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A young couple are reviewing their finances to determine if they can buy a franchise in Canada on a limited budget

Are you looking to buy a franchise in Canada but are unsure if you can afford the costs? It’s true, an average middle-class salary alone probably won’t be enough to make your dream a reality. But, that doesn’t mean starting a franchise is impossible even on a limited budget. You just have to know where to find the help you need.

Franchise Start-Up Costs

Start-up costs vary widely and can range from as low as $10,000 to more than $1,000,000. A big factor is whether or not you need to own own or lease real estate for your franchise business. You can find the cost to open a franchise in the franchisor’s Franchise Disclosure Document (FDD). Item 5 contains the initial or franchise fee, or the cost to join the franchise system. Item 7 lists additional start-up costs required such as real estate, equipment, inventory, signage, business licenses, and insurance.

You will also want to include a budget for professional fees for accounting and legal advice. It’s vital to speak to a franchise lawyer and financial advisor/business accountant before you sign a franchise agreement. They can help you to identify any legal or financial issues that may not be in your best interest.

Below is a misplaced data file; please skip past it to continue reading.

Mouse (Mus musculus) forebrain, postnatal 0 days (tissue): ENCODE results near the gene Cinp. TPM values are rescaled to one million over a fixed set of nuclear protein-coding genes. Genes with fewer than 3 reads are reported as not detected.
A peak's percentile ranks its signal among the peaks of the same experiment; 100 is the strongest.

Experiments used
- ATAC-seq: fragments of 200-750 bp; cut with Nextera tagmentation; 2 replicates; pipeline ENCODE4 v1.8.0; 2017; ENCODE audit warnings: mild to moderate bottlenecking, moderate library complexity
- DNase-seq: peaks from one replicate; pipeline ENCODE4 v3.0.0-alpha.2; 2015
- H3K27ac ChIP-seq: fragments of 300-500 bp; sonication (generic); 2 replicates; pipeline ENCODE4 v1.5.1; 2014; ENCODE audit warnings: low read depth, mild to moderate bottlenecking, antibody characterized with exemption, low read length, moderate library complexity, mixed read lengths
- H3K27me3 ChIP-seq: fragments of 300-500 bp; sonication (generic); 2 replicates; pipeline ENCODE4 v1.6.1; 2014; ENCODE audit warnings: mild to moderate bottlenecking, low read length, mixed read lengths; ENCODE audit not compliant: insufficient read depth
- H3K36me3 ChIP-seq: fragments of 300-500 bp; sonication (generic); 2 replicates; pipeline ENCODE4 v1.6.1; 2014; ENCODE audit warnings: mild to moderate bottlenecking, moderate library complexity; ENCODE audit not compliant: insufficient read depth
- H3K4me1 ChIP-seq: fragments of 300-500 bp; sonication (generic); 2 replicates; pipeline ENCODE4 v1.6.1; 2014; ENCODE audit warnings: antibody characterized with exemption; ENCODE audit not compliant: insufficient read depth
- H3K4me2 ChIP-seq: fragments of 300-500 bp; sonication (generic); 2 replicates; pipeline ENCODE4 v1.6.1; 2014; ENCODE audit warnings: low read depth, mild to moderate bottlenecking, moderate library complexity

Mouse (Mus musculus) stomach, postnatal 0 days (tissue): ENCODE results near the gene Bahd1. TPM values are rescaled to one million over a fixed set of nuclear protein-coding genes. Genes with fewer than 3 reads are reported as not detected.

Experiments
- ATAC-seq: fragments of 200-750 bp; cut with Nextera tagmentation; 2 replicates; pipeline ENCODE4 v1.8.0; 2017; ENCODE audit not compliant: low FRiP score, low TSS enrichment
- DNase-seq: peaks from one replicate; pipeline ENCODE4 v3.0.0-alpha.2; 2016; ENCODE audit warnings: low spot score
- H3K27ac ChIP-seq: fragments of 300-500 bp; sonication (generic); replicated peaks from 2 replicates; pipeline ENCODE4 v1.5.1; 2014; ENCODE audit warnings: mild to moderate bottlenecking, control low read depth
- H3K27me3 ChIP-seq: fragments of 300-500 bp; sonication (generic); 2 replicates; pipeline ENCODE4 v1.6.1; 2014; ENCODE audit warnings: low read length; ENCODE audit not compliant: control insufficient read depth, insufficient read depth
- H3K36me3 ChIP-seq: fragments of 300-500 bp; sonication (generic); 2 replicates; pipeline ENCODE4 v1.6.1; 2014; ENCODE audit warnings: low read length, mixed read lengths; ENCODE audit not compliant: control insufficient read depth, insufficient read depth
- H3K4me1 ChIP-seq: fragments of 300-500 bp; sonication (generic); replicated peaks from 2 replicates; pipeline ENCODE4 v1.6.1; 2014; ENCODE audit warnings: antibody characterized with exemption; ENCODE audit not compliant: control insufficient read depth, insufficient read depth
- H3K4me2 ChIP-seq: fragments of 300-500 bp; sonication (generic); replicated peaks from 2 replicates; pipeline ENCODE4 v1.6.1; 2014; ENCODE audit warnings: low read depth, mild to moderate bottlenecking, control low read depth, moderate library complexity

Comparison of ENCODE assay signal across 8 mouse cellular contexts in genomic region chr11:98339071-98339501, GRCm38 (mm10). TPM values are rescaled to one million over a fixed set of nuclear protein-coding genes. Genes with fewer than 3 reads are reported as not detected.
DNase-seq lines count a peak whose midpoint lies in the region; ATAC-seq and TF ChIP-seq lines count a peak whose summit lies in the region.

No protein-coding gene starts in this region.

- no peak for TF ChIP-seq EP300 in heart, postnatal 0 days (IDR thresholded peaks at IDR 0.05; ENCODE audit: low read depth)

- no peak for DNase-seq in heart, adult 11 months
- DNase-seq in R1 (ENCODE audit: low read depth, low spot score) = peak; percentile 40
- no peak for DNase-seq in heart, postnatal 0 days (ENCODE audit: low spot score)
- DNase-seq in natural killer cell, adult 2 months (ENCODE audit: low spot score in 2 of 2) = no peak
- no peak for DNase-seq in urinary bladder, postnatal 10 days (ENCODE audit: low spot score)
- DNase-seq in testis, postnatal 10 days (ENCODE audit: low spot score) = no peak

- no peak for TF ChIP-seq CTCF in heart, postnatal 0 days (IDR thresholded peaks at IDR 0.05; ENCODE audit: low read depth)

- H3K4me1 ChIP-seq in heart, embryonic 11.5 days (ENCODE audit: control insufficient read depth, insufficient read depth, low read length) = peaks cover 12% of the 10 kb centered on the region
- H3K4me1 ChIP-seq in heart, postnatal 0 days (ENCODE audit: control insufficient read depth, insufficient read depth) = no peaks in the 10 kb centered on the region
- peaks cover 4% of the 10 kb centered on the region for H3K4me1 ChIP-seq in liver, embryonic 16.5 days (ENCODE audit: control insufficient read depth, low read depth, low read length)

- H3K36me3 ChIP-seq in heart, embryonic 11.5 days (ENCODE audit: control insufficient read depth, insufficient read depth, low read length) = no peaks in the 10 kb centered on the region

How Much Can You Afford to Buy a Franchise?

To determine how much you can afford to invest in a franchise, you need to have a good understanding of your current finances. You can start by determining your net worth by compiling a balance sheet that lists all assets and liabilities. Some franchise experts advise that you should not invest more than 15% of your own money, but this percentage may vary. When you work with a financial advisor, they can help you determine how much of your own money you can afford to invest based on your financial situation.

Unless you are interested in a low-cost franchise, you will likely need to borrow the majority of the funds to purchase your business. In general, lenders require you to provide 20-25% of the total investment. For example, if you have $50,000 to invest, you can research franchise opportunities in the $200,000 range. Before you approach any lender, make sure you are current on all bill payments and correct any mistakes on your credit report.